August 25, 2004

Big Red Books and Bellies

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The Princeton Review’s annual ranking of “The Best 357 Colleges” are in, and out of a possible 64 categories, Cornell is recognized in two. The Princeton Review’s evaluation of American colleges is considered unconventional and controversial for its atypical categories and survey method that relies solely on the opinions of college students.

Princeton Review’s assessment is far more specific and in-depth than the typical list of institutions whose ranking is based on academic reputation and endowment. For example, in schools full of non-athletic students, Princeton Review distinguishes between the kind of student, separating the “Dodge Ball Targets” from the “Future Rotarians And Daughters of The American Revolution.”

On the list, Cornell ranked number four for “Great Campus Food” in the Quality of Life section, and ninth in the country for our “Great College Library.”

The praise for our campus food did not come as a shock to most students. “I couldn’t wait for RPU to open at 5:30 so I would go to Appel at 4:50,” said Susannah Pollack ’07. “I was the person eating with the professors and the visiting grandparents.” Students, however, expressed surprise that Olin and Uris received praise. “Our library’s good? The best reviews I’ve heard have come from some isolated incidents in the stacks…though I’m not sure those had much to do with the books,” questioned Rebecca Sotsky ’07.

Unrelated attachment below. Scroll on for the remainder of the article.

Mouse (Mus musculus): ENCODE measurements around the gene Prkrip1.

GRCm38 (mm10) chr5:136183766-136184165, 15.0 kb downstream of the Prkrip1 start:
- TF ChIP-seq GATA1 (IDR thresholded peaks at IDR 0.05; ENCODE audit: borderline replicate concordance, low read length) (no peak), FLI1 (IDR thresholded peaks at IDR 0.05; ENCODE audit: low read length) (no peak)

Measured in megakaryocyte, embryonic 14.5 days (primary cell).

When looking at the other categories listed in the rankings, Michelle Cassorla ’07 commented that “with the bi-annual coursEnroll server crash, the 18 credits of science that communications majors are required to take, and the mounds and mounds of red tape we have to go through to do anything, I was surprised we didn’t rank in the ‘school runs like butter’ category.”

As insulting as just two accomplishments may seem to the Big Red ego, Cornell’s number of awards was comparable to other Ivy League schools. Though Harvard, Yale and Princeton all beat CU, each receiving either four or five awards, Penn and Columbia both came out with exactly two. The Ivy with the most awards, Dartmouth, was beneath us in both our areas of recognition (coming in sixth for food and 11th for their library).

Much to the dismay of some Cornellians, we were not recognized for our party scene. “I know we have some up-tight people, but the rest of the campus definitely works to overcompensate on their behalf,” said Jessica Goren ’06.

Other more non-traditional categories in the list include “reefer madness,” “Birkenstock-Wearing, Tree-Hugging, Clove-Smoking Vegetarians” and “Students Most Nostalgic for Ronald Reagan.”

Archived article by Erica Fink
Sun Staff Writer